In response to:
Inspiration and Obsession in Life and Literature from the August 13, 2015 issue
To the Editors:
Joyce Carol Oates’s wide-ranging essay “Inspiration and Obsession in Life and Literature” [NYR, August 13] contains some powerful poetic interpretation, but begins with a long screed against the “essentialist” Plato, whose “churlish” view of poetry treats inspiration as irrational and demands that poets be “banished from the claustrophobic Republic.” The soundness of this view of Plato (who wrote dialogues, not treatises) is debatable; but Oates got wrong the statement in her closing parenthesis: “In one of the great ironies of history, it was to be Plato’s Socrates who was banished from the state.” She implies that Socrates was executed (in 399 BC) after Plato wrote the Republic, but that dialogue surely came some decades later. This is not of mere antiquarian interest; Plato, the most poetic of all ancient prose stylists, knew rather more than most the costs of utopian thinking.
I should locate the irony rather in Oates’s use of the term “irony,” for she grants none to Socrates, even though this has always been his most famous attribute. She says that Socrates’ speech in the Ion is told “with the plodding quasi logic of a right-wing politician,” without recognizing that he is working to perplex his interlocutor, the rhapsode Ion, who boasts of tremendous abilities simply because he knows how to interpret poetry!
Department of Philosophy and Classics
The Pennsylvania State University
State College, Pennsylvania
Joyce Carol Oates replies:
Thanks for this correction, though I am not sure that there is much essential disagreement here about Plato’s injunction against what he calls “mimetic” art: the representation not of eternal Forms that are the only true objects of real knowledge but of mere appearances, or imitations of reality. It would seem to be quite commonly known that, building upon this (dubious) epistemological argument, Plato goes on to banish epic, tragic, and comic poetry from the ideal state (Republic, Book X). The expurgation of Homer, Aeschylus, and by extension all dramatic artists from the ideal state is justified in that their art is “mimetic” and thus debased, exciting, and corrupting to the young.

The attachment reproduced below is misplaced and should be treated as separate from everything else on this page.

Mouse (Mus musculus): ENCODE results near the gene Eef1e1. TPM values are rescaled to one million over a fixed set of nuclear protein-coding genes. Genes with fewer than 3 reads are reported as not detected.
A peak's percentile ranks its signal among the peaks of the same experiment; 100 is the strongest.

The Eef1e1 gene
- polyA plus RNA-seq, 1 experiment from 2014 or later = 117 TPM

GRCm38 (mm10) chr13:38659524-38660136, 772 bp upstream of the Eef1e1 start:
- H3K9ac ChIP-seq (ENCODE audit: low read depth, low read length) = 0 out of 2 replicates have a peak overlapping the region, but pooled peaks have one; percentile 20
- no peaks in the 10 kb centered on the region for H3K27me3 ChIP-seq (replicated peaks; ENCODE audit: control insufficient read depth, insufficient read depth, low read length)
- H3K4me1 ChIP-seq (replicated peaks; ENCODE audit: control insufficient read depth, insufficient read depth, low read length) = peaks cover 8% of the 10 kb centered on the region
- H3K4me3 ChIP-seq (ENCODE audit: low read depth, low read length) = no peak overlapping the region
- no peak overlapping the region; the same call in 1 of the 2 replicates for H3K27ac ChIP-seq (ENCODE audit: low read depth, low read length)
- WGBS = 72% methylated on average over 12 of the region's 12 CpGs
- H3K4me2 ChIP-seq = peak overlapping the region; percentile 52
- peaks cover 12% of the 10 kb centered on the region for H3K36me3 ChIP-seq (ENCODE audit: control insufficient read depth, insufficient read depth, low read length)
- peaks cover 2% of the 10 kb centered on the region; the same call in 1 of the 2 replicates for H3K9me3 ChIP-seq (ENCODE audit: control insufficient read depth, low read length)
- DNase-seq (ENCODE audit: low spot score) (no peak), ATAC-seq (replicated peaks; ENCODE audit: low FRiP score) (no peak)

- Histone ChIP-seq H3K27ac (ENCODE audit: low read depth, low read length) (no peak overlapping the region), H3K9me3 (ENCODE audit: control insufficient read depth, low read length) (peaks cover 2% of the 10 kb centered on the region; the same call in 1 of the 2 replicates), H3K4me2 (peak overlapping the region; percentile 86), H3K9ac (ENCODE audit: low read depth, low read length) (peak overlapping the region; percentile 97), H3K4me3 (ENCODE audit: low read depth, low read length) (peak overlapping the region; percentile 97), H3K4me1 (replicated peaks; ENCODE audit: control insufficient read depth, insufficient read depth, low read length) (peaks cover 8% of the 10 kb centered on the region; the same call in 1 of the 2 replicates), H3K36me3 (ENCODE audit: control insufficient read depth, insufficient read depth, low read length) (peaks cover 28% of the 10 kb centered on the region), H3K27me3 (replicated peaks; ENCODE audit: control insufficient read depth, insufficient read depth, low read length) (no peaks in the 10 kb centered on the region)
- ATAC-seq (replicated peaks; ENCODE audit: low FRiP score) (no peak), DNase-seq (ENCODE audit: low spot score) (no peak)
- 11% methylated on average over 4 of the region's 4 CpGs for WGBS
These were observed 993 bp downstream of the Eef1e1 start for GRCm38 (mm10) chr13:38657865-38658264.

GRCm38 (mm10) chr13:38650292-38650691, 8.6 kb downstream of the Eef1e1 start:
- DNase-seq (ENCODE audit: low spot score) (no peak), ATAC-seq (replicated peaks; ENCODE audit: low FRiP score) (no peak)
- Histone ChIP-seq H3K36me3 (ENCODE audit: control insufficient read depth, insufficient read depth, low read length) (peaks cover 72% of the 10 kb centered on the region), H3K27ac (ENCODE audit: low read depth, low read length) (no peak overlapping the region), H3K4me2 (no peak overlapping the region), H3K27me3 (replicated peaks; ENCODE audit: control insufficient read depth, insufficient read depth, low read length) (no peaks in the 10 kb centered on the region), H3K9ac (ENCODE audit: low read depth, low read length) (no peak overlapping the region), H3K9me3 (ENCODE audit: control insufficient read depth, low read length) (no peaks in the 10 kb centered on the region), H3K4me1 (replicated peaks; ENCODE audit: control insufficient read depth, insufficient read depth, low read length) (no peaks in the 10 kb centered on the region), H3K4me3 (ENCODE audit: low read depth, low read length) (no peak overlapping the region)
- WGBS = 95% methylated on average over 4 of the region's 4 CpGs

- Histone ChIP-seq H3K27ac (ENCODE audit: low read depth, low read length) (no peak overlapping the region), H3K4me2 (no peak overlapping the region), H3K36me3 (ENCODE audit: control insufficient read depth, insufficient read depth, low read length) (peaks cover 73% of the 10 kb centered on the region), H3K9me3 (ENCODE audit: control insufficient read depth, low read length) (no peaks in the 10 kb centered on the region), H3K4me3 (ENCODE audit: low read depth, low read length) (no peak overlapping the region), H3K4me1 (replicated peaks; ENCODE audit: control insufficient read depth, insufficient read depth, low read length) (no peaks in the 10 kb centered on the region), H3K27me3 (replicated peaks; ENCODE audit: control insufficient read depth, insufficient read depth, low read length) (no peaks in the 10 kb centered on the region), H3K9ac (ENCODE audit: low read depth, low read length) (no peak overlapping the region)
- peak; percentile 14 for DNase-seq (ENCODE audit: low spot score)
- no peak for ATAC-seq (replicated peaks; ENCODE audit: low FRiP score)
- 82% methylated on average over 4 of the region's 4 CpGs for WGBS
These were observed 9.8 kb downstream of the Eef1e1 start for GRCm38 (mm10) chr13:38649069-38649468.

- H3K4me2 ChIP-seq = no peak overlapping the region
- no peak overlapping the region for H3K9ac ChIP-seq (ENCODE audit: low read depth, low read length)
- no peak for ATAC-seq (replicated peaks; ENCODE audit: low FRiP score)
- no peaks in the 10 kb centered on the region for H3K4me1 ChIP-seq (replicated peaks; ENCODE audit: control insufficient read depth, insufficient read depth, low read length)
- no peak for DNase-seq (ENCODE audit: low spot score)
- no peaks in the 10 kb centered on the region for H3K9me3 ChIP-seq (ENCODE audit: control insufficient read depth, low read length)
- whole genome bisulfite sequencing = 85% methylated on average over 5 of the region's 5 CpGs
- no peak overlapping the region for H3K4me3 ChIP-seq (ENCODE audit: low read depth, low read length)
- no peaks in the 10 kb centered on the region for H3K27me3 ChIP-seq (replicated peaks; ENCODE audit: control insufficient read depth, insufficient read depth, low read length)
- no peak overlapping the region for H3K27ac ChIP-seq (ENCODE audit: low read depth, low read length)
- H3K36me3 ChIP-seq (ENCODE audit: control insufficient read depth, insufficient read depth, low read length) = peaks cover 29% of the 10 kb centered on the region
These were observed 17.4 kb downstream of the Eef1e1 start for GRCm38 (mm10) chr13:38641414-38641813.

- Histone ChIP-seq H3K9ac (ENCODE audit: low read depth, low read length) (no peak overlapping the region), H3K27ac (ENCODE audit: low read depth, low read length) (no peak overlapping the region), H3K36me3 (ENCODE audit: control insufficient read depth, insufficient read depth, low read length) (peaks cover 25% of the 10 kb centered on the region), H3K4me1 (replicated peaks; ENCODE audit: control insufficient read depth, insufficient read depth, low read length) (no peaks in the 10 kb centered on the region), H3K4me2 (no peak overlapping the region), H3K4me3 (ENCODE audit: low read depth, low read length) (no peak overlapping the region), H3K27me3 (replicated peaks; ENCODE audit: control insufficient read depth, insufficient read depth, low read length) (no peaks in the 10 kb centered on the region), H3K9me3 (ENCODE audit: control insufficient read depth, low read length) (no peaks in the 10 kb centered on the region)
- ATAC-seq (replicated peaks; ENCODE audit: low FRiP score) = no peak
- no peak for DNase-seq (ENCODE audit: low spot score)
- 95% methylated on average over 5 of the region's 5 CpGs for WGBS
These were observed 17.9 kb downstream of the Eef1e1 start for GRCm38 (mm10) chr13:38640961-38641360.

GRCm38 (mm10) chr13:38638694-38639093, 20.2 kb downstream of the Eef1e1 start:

That dictatorial nation-states cannot tolerate poetry, fiction, any sort of imaginative art is well known in history, and hardly needs to be reexamined. My point in my essay is that, in fact, Plato is mistaken in thinking that poetry is a kind of automatic stream-of-conscious babble created by “no mind”; the examples of poets as diverse as Dylan Thomas, Elizabeth Bishop, Philip Larkin, and William Butler Yeats make it clear that poetry is a consciously crafted art—“We must labour to be beautiful” (Yeats, “Adam’s Curse”). In other words, it isn’t just that Plato would banish poetry from the state in order to control the minds of the citizenry but that his conception of poetry is crudely incomplete, distorted, and misleading—indeed, “churlish” and “right-wing.”